If you haven’t heard, the signaling theory says that to a significant extent, education does not increase workers’ productivity. Instead, the fact that you obtain an education shows that you were more productive all along, which makes employers want to hire you.

Here’s a simple thought experiment to illustrate the distinction. Which would do more for your career: A Princeton education, but no diploma, or a Princeton diploma, but no education?

Does that mean we all take standardized tests in seventh grade and call it good? Enter the workforce at our level of IQ or productivity?  Not necessarily (though there are those who would say that standardized tests already do that):

Even firm believers in the signaling model like myself grant that schools teach some useful skills. But more importantly, this objection only works against specific kinds of signaling. Yes, if all that school signals is IQ, then a test is a cheap substitute. But what if school signals conscientiousness and/orconformism? Think about it this way: Would you want to hire a high school drop-out with a 150 IQ? Probably not, because you’d immediately think “This guy had the brains to do anything. Why didn’t he finish high school? What’s wrong with him?!”

But what about college? That graduate degree?  Necessary. Because it’s part of what differentiates the dumb from the smart, the lazy from the industrious. Academia may be so many hoops to jump through, result in a lot of social waste, but still provide the utility of helping employers find the best workers. It’s a conundrum, but not a contradiction.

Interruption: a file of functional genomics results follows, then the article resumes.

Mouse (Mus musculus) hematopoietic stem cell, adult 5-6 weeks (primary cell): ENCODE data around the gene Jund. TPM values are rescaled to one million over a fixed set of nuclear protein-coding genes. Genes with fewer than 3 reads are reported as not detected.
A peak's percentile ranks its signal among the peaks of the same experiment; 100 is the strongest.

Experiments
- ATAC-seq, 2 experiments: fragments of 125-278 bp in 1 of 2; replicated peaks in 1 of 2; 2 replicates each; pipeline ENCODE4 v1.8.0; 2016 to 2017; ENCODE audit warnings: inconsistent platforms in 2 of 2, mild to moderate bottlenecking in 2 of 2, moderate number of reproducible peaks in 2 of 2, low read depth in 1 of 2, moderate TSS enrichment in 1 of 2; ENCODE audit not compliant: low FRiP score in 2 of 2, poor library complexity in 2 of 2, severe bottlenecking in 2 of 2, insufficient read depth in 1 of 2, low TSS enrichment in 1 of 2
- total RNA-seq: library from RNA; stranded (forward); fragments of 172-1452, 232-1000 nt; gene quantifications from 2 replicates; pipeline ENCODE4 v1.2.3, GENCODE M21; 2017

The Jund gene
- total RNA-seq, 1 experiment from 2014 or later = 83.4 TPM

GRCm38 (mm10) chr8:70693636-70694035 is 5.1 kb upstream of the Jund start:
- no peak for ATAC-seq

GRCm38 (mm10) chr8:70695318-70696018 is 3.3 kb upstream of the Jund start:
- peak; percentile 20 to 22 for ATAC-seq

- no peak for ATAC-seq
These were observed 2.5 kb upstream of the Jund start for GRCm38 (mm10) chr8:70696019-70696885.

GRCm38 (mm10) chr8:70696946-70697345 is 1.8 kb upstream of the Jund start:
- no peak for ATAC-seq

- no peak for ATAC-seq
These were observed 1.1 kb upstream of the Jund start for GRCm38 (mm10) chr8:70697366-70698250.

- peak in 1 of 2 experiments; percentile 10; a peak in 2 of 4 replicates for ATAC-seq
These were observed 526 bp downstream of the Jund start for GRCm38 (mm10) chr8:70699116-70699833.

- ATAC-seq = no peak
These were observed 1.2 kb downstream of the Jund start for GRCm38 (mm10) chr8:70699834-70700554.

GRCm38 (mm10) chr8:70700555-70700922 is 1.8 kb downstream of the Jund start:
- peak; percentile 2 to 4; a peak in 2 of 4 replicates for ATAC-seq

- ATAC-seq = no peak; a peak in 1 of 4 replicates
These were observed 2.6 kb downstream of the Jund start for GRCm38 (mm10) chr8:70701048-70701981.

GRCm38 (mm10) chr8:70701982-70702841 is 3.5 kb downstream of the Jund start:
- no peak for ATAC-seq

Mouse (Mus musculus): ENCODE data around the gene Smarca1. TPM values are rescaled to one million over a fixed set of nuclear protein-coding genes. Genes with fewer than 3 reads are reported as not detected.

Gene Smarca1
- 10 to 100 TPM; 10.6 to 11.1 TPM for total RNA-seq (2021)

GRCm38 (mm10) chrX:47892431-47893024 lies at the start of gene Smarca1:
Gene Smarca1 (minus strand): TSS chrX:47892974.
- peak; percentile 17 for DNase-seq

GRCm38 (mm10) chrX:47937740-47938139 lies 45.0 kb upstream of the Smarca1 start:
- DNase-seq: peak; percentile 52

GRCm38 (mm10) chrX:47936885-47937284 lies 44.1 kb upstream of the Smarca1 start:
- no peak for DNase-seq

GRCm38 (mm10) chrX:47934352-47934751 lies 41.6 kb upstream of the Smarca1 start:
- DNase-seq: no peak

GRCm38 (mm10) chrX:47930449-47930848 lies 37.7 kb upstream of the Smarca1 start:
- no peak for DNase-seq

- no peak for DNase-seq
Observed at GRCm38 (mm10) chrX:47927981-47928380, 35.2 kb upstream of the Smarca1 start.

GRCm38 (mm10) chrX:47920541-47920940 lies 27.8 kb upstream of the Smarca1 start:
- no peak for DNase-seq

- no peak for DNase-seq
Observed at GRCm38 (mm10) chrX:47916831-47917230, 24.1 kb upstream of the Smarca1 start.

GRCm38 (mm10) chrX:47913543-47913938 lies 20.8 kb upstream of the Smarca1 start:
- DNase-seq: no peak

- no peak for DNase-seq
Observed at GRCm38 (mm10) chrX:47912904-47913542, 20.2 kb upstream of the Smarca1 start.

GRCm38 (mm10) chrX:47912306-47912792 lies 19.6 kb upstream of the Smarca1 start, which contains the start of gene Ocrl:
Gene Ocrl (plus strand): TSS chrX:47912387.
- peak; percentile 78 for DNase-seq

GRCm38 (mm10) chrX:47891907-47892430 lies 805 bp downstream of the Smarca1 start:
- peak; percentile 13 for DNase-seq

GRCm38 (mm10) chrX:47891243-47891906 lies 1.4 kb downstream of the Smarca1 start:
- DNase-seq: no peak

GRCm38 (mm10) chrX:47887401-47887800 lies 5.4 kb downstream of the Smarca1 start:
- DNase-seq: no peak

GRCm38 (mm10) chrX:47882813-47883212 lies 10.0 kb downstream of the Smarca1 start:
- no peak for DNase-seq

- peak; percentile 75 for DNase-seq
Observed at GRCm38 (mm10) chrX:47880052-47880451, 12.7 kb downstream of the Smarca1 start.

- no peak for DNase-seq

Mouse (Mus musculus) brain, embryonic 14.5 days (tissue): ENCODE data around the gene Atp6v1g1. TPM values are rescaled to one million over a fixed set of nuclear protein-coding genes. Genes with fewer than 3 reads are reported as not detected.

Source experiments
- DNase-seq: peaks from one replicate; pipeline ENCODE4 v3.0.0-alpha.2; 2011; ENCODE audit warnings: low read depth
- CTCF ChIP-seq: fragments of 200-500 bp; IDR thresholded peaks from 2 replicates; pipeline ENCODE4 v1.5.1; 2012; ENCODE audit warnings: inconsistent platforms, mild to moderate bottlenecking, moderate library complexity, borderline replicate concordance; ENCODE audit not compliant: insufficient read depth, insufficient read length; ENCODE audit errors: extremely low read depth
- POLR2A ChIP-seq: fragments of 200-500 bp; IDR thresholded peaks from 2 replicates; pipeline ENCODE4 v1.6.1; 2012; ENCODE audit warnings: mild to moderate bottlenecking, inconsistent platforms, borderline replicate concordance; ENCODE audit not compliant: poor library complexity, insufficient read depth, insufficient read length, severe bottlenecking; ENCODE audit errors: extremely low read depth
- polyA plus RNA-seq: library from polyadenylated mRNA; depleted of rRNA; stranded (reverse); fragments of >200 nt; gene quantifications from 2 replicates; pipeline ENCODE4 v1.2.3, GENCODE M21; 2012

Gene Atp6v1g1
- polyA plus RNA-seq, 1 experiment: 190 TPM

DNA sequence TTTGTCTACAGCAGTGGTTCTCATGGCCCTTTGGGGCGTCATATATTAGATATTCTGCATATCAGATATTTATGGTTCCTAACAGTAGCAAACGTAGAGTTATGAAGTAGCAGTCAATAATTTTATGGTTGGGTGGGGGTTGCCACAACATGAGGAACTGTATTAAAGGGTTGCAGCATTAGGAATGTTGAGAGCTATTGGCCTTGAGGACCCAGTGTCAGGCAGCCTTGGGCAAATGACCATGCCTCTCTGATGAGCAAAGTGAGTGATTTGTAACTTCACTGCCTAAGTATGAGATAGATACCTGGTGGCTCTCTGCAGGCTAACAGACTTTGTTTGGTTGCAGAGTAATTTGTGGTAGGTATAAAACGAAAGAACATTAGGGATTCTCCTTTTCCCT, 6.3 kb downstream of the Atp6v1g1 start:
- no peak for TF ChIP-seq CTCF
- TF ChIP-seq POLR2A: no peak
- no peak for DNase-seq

You can believe that IQ matters quite a lot for earnings, but still think that education teaches nothing but bona fide job market skills. If this is so, then comparing the earnings of college graduates to high school graduates overstates the private benefit of education. Why? College graduates were smarter to begin with, so they would have earned more money than the typical high school graduate even if they didn’t go to college. Labor economists call this “ability bias.”

Similarly, you can believe that a lot of education is mere signaling, without thinking that IQ by itself puts money in your pocket. Suppose that the world is rigidly credentialist, so that no one will even consider a person without a degree for anything beyond a low-skilled job. If this is so, then comparing the earnings of college graduates to high school graduates overstates the social benefit of education. Why? Because part of the effect of education is just to make yourself look better compared to other people without increasing production.

As a high school drop out with less than a full five years of k-12 public education under my belt, I tend to lean towards the theory that much of public education is time wasted. Even as a high school dropout, I managed to earn a bachelors and a law degree. Neither degree came from Ivy League institutions, but nor were they bottom feeders, either. Quite the contrary. All without the full thirteen years of public education.

I don’t say this to toot my horn, but rather to note that it may not be necessary to attend the full gamut of public education to succeed. On the contrary, it is innate ability (aka IQ) and work ethic that is a greater indicator of success.

That said, I love learning, and I would never have turned down my years of study at Brigham Young or at the University of Utah’s College of Law for anything. Both were very enriching experiences, albeit a bit expensive, and I found them to be personally valuable.

High school, though, I could have done without. Even the year and a half I did attend. Waste. Of. Time.

Check out Bryan Caplan’s posts on the topic here and here.